Banksy holds Balfour ‘apology party’ for Palestinians

An actor dressed up as Queen Elizabeth II and Palestinian children attend an event held by British street artist Banksy to apologize for the Balfour Declaration. (AFP)
Updated 02 November 2017
0

Banksy holds Balfour ‘apology party’ for Palestinians

BETHLEHEM: Secretive British street artist Banksy held a special event Wednesday to apologize for the 100th anniversary of the Balfour Declaration outside his hotel in the occupied West Bank.
The typically surreal event involved 50 children hosted by an actor dressed as Queen Elizabeth II for a British-style tea party.
Their party hats were bullet-riddled helmets with British flags on them, while tattered Union Jacks were flown.
The queen revealed a plaque carved in concrete saying “Er, Sorry,” playing on the common initials for Elizabeth Regina.
The apology was etched into Israel’s controversial separation wall, which in many areas cuts through Palestinian territory.
The children were descendants of Palestinians forced to flee their land in the 1948 war surrounding the creation of Israel.
Thursday marks the 100th anniversary of the Balfour Declaration, when the British government said it viewed “with favor the establishment in Palestine of a national home for the Jewish people.”
Palestinians see the document as giving away their homeland, while Israelis see it as helping pave the way to the founding of their country at a time when Jews were facing persecution elsewhere.
“This conflict has brought so much suffering to people on all sides. It didn’t feel appropriate to ‘celebrate’ the British role in it,” Banksy said in a statement.
“The British didn’t handle things well here — when you organize a wedding, it’s best to make sure the bride isn’t already married.”
Gemma Bell, a British woman among a group who walked part of the way from London to Jerusalem to apologize for their government’s role in Balfour, hailed the work.
“It’s what we should expect from Banksy — brilliant, unpredictable, dramatic and really getting that message home.”
The British government has said it will mark Thursday’s anniversary “with pride,” with Israeli Prime Minister Benjamin Netanyahu to attend a dinner in London with his British counterpart Theresa May.
Banksy opened the Walled-Off Hotel near Bethlehem in March, with all the rooms facing directly onto Israel’s separation wall.
At the time, he said it had the worst view of any hotel in the world.
Dozens of his works are found inside the hotel.
Wissam Salsaa, the hotel’s manager, told AFP they wanted to protest against the British government’s attitude to Balfour.
“This event is a protest or a commemoration of the disastrous Balfour Declaration that caused a catastrophe for the Palestinian people and a catastrophe for the Middle East,” he said.
“The British people and government, represented (here) by the queen, should apologize to the Palestinian people.”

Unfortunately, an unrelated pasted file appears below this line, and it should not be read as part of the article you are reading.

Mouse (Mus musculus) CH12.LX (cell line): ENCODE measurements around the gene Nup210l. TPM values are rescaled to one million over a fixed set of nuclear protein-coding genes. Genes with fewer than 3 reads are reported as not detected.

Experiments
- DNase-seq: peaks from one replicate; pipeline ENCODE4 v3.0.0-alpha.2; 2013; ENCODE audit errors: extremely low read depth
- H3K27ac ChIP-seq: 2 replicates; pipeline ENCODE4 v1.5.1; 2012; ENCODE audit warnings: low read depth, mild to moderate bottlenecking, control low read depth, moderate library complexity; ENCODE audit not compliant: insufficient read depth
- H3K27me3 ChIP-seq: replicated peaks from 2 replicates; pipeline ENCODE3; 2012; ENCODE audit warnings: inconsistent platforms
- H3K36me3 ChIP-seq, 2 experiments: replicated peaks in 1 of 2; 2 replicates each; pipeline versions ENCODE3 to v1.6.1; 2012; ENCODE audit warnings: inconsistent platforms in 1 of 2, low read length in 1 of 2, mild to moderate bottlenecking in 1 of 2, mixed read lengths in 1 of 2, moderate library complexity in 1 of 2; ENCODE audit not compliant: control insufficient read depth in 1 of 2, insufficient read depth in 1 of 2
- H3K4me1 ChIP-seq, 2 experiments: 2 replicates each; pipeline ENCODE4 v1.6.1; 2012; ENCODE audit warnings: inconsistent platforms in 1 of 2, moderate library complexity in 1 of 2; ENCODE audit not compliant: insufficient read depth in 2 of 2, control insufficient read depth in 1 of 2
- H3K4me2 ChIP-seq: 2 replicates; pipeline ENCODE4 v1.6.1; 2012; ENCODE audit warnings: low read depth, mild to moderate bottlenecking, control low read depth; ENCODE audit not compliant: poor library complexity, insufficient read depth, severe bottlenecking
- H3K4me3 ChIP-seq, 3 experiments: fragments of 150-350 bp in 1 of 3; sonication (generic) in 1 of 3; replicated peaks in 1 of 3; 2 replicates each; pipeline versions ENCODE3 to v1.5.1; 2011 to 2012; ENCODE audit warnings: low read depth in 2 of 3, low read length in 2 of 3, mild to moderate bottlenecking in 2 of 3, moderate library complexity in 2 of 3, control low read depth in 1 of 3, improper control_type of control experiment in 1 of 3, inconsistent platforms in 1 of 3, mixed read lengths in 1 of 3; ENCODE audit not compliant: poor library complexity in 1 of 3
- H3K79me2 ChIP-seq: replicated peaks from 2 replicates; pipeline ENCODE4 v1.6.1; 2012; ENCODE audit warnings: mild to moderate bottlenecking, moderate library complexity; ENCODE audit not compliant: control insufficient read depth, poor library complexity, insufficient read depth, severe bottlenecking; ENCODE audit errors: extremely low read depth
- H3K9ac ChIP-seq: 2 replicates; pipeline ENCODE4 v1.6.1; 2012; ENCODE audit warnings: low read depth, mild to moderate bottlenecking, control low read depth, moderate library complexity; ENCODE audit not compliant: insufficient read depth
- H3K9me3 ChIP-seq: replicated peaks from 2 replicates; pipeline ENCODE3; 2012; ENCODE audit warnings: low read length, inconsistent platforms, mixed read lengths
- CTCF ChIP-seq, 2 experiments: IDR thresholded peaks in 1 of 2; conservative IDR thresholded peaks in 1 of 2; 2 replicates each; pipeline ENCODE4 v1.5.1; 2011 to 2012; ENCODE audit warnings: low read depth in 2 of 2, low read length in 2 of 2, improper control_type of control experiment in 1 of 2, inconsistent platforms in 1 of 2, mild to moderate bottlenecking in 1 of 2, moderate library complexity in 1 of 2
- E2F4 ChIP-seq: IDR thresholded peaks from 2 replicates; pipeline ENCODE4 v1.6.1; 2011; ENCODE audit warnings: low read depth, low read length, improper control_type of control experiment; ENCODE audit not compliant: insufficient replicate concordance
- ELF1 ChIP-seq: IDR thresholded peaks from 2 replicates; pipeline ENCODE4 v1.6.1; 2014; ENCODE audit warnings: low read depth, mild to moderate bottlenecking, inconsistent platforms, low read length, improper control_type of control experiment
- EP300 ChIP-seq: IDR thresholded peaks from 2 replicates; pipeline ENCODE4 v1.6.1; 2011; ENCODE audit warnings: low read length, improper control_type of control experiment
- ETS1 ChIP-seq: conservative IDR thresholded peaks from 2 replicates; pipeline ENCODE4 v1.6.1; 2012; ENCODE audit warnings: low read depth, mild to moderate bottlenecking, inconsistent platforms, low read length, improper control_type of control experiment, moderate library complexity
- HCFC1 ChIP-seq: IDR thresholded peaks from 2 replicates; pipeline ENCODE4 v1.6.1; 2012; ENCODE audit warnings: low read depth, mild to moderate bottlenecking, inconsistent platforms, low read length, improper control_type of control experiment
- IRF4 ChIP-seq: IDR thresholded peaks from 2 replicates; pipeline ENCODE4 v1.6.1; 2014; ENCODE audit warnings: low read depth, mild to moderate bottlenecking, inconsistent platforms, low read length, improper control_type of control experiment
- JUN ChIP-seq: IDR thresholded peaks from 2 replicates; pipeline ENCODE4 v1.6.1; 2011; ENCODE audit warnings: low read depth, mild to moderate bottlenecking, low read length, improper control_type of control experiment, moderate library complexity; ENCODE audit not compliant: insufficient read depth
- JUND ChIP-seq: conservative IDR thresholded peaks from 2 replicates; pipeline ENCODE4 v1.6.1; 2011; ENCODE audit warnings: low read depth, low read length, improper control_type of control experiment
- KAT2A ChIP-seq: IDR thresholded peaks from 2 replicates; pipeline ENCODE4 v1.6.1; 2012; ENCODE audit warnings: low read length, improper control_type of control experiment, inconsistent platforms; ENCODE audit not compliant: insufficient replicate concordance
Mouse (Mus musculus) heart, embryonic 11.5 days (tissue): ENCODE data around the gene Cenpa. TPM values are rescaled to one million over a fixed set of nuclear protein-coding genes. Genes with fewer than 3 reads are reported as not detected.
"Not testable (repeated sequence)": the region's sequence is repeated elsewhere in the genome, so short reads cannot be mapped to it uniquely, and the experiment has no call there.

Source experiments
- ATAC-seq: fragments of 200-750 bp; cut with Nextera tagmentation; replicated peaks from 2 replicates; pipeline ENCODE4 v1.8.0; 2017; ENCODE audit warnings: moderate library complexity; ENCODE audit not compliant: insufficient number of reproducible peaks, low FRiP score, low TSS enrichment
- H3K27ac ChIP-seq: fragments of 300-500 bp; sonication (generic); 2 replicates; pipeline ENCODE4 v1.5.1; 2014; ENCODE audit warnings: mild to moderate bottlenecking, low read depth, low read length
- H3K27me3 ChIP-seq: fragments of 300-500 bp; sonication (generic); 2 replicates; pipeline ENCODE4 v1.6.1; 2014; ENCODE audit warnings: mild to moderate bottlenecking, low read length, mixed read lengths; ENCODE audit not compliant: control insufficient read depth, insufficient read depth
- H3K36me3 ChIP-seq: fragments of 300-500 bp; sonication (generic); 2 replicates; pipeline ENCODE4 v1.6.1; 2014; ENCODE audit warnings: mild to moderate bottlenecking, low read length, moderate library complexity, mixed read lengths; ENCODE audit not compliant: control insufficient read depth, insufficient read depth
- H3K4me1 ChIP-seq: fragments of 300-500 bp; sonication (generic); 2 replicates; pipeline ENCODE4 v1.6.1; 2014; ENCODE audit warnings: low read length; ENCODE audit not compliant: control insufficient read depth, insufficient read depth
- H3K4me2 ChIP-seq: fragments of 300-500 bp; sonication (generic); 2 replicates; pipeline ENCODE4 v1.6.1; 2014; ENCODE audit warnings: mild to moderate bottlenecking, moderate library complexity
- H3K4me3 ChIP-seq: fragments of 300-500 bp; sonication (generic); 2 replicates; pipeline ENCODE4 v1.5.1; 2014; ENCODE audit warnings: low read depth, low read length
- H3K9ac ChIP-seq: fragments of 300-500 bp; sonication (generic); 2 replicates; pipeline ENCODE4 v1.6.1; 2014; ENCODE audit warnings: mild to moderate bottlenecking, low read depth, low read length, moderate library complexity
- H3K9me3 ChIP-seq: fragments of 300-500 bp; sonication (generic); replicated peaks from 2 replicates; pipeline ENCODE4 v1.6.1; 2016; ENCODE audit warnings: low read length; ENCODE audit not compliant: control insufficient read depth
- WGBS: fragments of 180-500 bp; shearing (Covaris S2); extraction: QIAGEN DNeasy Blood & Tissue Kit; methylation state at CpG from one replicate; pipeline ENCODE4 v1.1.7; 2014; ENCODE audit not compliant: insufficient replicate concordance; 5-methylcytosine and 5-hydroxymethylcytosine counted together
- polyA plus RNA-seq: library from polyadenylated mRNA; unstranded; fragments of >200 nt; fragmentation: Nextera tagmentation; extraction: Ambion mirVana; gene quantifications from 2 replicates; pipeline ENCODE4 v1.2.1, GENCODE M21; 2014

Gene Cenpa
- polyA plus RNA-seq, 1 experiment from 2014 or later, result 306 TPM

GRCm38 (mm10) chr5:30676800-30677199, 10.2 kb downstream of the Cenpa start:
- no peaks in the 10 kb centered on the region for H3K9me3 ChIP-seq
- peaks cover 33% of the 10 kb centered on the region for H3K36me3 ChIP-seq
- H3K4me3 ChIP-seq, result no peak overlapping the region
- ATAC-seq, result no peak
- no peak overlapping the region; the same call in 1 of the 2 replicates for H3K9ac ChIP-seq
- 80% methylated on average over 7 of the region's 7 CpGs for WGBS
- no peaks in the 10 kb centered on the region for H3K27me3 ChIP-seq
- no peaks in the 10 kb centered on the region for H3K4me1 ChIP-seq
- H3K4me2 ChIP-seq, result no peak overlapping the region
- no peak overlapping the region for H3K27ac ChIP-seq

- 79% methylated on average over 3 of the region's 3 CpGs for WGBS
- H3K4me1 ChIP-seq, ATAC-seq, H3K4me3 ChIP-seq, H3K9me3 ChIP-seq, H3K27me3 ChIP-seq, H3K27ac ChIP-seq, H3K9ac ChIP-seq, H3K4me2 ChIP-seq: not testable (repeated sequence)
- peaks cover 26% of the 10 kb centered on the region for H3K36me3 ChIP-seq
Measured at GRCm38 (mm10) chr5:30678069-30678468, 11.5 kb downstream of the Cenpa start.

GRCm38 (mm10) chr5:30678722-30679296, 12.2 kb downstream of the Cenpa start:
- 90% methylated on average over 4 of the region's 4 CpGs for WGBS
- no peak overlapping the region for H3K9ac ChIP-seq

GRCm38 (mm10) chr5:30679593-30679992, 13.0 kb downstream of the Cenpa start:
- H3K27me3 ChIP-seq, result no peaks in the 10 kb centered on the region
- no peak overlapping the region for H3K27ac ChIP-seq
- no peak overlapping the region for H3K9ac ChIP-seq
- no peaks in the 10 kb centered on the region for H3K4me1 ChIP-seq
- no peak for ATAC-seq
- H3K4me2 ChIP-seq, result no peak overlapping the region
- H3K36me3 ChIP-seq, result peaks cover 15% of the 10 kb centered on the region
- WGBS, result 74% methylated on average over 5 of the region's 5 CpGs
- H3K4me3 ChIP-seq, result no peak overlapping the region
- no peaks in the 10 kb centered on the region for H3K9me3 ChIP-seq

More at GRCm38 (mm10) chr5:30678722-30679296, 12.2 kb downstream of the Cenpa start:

The wall is one of the most striking symbols of Israel’s 50-year occupation, and has become a major focus for demonstrations and artwork.
Banksy closely protects his identity and was not said to be in attendance Wednesday.


Strikes blamed on Israel killed 9 pro-regime fighters in Syria: monitor

Updated 16 July 2018
0

Strikes blamed on Israel killed 9 pro-regime fighters in Syria: monitor

  • Syrian state media had accused Israel of bombing a military position in Aleppo province late Sunday
  • Israel has repeatedly warned it will not tolerate an entrenched presence of its archfoe Iran in the neighboring country

BEIRUT: At least nine pro-regime fighters died in an overnight strike in northern Syria blamed on Israel, a monitor said Monday.
Syrian state media had accused Israel of bombing a military position in Aleppo province late Sunday, in what would be a rare Israeli attack so far north in the war-ravaged country.
The Syrian Observatory for Human Rights, a Britain-based war monitor, said that those killed included at least six Syrians and that Iranian fighters were also stationed at the base.
State news agency SANA on Sunday reported a missile strike near a strategic air base but said there were no casualties.
“The Zionist enemy... targeted with its missiles one of our military positions north of the Neirab military airport, but the damage was only material,” it said, citing a military source.
There was no immediate comment from the Israeli military, which very rarely confirms strikes on targets in Syria.
Israel has repeatedly warned it will not tolerate an entrenched presence of its archfoe Iran in the neighboring country.
The Observatory, which relies on a network of sources inside the country, said it had recorded a wave of blasts around Neirab on Sunday night.
It said that a suspected Israeli missile strike had targeted “positions held by Syria’s regime and its allies at the Neirab airport” and its surroundings.
Suspected Israeli air strikes have hit Syrian army positions near Damascus and in the central provinces of Homs and Hama in the past but they rarely occur as far north as Aleppo.
Tehran has dispatched military advisers to bolster Syrian President Bashar Assad’s efforts to fight back a seven-year uprising against his rule.